A HEREFORD man with a history of mental illness died in a bath at the hospital he voluntarily admitted himself to after police had found him in a river.

An inquest at Hereford Town Hall this week heard Christopher Bowen, 48, of Westminster Avenue, had a history of mental illness for many years and had engaged with numerous medical professionals.

He was admitted to Mortimer Ward of the Stonebow mental health unit as a voluntary patient on April 18 2014 after being found by police and, after his apparent immersion in river water up to waist level.

Then on April 20, Mr Bowen absconded from the unit and was again found by police near to the river.

Mr Bowen had reported to staff on April 28 he had considered putting his head under the bath water that morning.

At approximately 5.30pm on April 30, Mr Bowen went to a bathroom at the unit, having informed a member of staff that he intended to have a bath.

At around 5.47pm staff went to check on him and found he was face down in the bath. He was confirmed dead at the scene.

Mr Bowen’s wife, Jackie Bowen, told the inquest that she been in the day room with her husband at the unit on April 26 when he told her he sometimes felt like ‘slipping under the water’ when he was in the bath.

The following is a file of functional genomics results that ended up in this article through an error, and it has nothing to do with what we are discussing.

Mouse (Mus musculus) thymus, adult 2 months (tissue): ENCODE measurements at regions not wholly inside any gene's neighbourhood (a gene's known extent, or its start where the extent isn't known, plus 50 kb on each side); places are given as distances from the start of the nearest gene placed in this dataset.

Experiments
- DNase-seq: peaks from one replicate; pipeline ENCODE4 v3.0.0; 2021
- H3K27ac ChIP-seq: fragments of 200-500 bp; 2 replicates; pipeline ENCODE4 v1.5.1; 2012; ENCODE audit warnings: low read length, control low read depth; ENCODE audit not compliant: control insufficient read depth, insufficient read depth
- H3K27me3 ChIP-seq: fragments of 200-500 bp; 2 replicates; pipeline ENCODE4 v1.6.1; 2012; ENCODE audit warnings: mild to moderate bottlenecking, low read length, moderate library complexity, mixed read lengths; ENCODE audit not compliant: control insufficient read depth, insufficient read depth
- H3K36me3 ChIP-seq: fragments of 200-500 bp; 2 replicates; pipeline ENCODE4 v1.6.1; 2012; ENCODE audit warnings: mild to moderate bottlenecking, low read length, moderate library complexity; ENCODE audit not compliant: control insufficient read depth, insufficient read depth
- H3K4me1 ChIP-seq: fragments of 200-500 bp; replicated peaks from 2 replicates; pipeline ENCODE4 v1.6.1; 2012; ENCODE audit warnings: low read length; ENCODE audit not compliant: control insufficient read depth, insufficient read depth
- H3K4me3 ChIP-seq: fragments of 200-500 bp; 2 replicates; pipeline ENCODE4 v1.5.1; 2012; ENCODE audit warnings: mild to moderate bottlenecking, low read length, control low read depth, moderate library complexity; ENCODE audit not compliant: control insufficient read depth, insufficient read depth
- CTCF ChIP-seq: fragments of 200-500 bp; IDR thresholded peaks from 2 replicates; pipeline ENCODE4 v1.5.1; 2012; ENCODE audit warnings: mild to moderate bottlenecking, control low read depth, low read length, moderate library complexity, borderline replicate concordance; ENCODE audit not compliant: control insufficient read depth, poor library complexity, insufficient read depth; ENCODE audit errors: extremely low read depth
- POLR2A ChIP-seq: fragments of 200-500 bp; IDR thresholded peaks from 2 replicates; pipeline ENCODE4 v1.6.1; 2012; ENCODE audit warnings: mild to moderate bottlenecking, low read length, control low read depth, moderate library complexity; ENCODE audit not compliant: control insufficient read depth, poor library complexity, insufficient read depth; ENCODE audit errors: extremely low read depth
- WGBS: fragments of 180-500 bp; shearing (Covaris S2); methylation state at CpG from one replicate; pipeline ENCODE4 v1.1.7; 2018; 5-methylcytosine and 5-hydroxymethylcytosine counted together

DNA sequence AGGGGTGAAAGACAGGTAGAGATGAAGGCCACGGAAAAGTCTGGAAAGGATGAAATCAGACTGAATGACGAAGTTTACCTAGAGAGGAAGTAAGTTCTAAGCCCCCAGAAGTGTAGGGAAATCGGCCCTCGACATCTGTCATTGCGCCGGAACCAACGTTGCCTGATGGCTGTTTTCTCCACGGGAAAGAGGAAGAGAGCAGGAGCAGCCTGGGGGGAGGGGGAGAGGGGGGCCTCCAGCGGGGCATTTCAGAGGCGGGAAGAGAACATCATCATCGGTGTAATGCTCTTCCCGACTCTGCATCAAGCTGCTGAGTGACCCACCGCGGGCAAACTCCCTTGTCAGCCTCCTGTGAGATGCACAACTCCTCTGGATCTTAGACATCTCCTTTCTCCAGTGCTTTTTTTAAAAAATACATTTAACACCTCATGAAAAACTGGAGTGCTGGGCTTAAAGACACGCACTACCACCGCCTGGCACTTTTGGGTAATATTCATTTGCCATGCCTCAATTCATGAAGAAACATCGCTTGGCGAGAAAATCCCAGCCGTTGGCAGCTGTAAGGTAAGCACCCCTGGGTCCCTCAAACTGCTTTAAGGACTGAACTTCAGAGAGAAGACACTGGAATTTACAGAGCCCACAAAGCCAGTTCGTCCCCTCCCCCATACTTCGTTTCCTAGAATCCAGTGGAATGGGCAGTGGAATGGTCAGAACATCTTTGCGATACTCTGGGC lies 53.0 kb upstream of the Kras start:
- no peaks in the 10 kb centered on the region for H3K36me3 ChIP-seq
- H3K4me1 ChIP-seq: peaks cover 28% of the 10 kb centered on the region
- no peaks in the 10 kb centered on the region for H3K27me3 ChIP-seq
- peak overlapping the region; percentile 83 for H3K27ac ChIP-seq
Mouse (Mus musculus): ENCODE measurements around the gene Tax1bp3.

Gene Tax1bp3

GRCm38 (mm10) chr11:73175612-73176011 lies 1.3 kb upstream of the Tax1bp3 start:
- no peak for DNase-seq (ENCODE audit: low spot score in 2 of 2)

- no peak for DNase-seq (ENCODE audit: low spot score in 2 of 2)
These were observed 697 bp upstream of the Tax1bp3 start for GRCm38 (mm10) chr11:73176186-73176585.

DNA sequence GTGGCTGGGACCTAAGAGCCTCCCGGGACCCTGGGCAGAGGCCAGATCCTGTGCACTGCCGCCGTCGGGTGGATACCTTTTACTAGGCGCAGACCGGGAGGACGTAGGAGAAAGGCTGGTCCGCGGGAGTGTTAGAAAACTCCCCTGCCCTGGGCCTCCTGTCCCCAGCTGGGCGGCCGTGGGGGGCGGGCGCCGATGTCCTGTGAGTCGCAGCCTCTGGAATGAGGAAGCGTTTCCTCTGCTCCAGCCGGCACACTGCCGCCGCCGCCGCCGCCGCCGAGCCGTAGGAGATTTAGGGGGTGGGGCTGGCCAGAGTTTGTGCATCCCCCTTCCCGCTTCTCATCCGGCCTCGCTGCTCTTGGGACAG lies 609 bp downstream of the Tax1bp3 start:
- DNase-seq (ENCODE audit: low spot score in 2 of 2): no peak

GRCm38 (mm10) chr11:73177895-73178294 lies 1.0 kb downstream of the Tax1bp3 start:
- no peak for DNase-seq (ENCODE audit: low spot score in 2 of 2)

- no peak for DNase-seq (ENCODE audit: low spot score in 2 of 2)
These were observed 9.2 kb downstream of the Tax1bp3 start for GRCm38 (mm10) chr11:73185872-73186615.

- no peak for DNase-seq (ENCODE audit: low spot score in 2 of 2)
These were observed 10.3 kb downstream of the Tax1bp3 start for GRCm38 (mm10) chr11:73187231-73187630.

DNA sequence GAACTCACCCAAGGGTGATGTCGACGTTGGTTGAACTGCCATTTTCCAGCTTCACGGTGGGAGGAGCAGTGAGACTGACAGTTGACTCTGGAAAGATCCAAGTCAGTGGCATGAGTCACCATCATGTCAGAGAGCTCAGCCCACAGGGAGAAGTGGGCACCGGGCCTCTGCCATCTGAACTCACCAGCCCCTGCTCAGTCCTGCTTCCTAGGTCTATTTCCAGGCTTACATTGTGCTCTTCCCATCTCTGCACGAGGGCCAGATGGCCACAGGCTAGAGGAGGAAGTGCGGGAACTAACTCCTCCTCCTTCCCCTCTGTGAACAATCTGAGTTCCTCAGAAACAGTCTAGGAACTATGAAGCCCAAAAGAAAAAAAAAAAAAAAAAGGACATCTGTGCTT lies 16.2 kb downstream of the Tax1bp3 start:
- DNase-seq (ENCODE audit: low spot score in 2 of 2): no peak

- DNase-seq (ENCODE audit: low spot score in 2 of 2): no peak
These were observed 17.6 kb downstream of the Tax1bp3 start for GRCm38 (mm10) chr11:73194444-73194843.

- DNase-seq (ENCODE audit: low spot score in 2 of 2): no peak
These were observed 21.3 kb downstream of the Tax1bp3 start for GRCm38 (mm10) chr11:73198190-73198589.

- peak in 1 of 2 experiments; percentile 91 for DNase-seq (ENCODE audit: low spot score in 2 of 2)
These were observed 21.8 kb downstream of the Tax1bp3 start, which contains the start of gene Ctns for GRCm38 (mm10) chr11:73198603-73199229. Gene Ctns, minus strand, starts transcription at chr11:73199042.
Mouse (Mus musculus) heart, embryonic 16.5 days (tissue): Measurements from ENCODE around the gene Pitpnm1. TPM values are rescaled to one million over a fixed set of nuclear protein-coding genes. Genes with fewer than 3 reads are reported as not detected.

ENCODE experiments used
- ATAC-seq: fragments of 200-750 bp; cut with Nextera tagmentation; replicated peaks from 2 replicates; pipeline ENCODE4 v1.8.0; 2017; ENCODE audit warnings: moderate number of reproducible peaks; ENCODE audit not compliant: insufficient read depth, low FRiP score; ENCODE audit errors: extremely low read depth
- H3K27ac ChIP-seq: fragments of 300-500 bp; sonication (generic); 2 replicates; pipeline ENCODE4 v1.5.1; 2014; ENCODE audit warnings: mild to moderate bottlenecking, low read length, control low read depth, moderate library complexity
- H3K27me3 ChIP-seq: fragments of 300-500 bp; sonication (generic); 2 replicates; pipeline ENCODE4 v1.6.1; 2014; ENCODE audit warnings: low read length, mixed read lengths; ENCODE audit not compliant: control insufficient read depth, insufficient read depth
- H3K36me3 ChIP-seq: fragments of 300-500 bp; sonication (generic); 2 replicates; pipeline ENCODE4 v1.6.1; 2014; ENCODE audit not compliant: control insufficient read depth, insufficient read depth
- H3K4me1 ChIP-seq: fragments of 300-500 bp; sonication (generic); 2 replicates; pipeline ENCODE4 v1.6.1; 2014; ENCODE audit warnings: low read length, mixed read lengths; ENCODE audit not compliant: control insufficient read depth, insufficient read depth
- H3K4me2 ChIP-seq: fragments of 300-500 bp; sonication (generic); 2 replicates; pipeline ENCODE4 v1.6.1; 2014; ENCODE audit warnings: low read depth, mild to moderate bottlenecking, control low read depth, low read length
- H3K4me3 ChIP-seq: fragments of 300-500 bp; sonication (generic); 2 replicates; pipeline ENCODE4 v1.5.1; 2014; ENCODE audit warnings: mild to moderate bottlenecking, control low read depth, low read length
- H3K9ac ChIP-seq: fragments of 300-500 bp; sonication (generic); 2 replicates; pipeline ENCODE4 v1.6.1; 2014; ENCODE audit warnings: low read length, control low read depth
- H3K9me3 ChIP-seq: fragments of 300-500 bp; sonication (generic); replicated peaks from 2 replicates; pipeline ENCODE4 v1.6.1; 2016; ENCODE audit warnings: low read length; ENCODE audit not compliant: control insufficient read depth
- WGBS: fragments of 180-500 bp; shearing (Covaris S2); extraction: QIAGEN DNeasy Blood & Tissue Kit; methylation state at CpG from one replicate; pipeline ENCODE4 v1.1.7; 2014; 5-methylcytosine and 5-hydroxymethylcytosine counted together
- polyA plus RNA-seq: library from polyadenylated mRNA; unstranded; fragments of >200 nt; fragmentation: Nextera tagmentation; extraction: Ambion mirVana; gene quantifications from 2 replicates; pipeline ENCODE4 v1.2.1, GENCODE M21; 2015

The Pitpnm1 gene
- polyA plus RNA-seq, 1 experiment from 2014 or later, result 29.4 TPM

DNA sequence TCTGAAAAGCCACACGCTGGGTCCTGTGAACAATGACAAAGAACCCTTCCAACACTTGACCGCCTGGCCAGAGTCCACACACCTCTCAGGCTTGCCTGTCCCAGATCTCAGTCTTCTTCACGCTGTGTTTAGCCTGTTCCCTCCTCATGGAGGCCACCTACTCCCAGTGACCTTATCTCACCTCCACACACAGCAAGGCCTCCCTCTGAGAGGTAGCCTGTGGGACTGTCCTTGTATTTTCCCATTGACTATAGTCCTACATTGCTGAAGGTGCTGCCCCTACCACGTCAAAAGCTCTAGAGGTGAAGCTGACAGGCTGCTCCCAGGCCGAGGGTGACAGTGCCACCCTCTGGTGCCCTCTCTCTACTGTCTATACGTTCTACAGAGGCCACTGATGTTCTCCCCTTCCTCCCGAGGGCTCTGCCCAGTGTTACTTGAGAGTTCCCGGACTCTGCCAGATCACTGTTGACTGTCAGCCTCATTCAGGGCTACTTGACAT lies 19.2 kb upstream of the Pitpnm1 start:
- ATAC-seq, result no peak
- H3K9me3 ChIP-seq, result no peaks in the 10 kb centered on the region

She told a member of staff but was told it was ‘just part of his depression’.

She added that her husband would not normally take baths as he said it was sitting in ‘dirty water’.

The inquest heard Mr Bowen told a nurse on April 28 he wanted to put his head under bath water, but this was not recorded in the notes on April 30 of a multi-disciplinary meeting regarding Mr Bowen.

Psychiatrist Dr Christopher Fear said this was talked about but omitted from the notes.

Jo James, Mr Bowen’s named nurse, said a record of what Mr Bowen had said was put into his progress notes – a ‘first port of call’ for staff on the ward – but had not been noted in his care plan.

She said Mr Bowen took ‘a couple’ of baths daily, and said he found them relaxing.

She did not want to take away something that was therapeutic to him as he had said he felt safe in that environment.

A further risk assessment was not carried out after he had raised the issue because staff were already aware of his interest in water.

A consultant pathologist concluded the cause of death was vagal inhibition and immersion.

Deputy coroner for Herefordshire, Roland Wooderson, recorded a narrative conclusion.

In a statement released to the Hereford Times after the inquest, Mrs Bowen, represented by Lanyon Bowdler at the inquest, paid tribute to her ‘loving husband’, a ‘dedicated and caring’ father of two.

“He suffered an untimely death and we miss him every day,” she said.

“He became a voluntary inpatient at the Stonebow Unit where we as a family believed he would have been safe and protected from further harm.”

She thanked the coroner for investigating her husband’s death.